Outdoor Radio: Dragonflies on the Move

Wandering Glider (Pantala flavescens) in flight. / © Bryan Pfeiffer

Some birds migrate. So do salmon. Even Monarch butterflies float to better climates. But did you know that some dragonflies migrate too? This month on Outdoor Radiobiologists Kent McFarland and Sara Zahendra are joined by dragonfly expert Bryan Pfeiffer at the North Branch Nature Center in Montpelier in an effort to find and maybe catch a migrant dragonfly.

The late summer heat and humidity has brought a huge influx of Wandering Gliders to Vermont. These migratory dragonflies follow weather patterns and storm systems, allowing them to cross great distances. The Wandering Glider is the global insect long-distance champion, with some making flights across the Indian Ocean that cover twice the distance of Monarch butterfly migrations here in North America.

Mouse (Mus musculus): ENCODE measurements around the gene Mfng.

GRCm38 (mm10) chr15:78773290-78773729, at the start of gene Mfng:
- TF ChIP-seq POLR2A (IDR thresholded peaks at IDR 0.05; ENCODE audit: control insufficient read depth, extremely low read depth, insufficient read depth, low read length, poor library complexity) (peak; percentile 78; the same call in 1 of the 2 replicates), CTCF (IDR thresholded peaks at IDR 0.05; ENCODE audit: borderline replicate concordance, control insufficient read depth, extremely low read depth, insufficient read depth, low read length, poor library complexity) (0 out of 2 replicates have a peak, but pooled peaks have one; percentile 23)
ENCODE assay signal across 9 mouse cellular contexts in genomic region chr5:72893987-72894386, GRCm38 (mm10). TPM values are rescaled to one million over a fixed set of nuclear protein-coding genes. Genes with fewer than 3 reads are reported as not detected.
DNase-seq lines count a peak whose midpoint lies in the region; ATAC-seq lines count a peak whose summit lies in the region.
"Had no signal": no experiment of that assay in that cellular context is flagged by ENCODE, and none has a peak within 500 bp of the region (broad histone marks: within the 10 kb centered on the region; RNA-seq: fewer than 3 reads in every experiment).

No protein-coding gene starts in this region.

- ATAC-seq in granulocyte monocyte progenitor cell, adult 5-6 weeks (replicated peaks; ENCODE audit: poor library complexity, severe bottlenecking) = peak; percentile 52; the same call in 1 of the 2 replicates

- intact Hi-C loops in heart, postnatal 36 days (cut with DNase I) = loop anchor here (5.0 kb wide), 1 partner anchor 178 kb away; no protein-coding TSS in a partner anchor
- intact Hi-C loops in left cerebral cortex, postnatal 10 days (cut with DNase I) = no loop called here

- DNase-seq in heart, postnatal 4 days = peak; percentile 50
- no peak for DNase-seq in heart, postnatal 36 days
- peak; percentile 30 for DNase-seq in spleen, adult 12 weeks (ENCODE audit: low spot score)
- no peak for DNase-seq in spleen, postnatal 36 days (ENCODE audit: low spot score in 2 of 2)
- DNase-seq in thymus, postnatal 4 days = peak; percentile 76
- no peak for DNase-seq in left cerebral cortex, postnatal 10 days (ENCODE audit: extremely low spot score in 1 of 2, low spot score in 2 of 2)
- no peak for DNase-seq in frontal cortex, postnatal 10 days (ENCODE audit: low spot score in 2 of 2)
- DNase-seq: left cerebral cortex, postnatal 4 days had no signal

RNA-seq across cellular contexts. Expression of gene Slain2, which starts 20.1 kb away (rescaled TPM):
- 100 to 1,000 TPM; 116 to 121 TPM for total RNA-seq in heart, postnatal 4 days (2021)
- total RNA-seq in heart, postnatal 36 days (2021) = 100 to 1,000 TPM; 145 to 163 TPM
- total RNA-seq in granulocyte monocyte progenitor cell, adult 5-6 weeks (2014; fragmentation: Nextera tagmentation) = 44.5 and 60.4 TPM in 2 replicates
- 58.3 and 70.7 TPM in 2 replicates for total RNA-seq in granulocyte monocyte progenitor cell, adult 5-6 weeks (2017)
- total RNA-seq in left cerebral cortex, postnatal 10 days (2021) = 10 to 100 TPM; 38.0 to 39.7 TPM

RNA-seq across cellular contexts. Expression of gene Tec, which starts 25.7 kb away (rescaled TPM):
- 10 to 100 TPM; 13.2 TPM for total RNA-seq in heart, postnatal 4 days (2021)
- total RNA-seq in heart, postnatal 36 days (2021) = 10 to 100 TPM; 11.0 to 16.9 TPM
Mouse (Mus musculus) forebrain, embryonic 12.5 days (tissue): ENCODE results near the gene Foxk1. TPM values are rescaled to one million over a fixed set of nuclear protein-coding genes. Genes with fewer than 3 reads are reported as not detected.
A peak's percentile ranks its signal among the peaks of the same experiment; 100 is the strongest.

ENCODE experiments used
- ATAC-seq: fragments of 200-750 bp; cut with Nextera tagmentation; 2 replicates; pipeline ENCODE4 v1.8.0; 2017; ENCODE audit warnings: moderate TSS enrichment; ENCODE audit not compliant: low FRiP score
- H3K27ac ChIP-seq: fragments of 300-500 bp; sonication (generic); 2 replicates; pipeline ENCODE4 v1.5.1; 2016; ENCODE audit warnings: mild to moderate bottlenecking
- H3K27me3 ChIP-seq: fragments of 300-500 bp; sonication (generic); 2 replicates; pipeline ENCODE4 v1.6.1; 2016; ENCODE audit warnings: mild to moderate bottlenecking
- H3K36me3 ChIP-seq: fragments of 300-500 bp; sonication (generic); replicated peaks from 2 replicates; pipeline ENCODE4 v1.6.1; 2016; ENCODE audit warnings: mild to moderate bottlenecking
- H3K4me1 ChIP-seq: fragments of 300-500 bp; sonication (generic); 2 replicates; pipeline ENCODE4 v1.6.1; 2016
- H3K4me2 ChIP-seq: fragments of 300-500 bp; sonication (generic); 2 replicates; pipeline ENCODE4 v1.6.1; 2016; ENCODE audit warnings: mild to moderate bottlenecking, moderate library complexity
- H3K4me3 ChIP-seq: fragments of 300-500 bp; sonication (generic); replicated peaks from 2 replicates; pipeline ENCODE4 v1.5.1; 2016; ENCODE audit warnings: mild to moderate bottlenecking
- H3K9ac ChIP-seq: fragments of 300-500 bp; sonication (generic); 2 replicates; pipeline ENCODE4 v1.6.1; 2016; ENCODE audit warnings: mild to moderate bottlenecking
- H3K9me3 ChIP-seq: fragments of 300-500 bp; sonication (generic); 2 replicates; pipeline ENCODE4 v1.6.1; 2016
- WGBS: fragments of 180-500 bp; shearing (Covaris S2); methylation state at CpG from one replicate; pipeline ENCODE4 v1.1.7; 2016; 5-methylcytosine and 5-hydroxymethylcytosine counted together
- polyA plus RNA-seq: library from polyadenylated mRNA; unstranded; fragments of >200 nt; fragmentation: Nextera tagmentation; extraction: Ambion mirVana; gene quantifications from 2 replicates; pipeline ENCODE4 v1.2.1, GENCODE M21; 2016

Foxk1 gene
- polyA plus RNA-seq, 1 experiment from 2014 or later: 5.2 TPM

Dragonfly migrations have been observed on every continent except Antarctica, with some species performing spectacular long-distance mass movements. Here in North America, we may have as many as 18 migratory dragonfly species; some engage in annual seasonal migrations, while others are more sporadic migrants. In late summer and fall, thousands to millions of dragonflies move from southward.

Also in this podcast, Sara and Kent discuss how they’ve tracked the migratory patterns of Green Darner dragonflies by examining the chemistry of their wings. They’ve found dragonflies in Florida whose chemistry comes from the waters of New England, and vice versa. The results reveal in detail their continent-wide annual migrations each year that rival the Monarch butterfly!

Listen to the show and keep your eyes on the skies for migrant dragonflies!

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Outdoor Radio is produced in collaboration with Vermont Public Radio.

Sara, Bryan, and Kent hot, tired, and elated after chasing Wandering Gliders on the wing.

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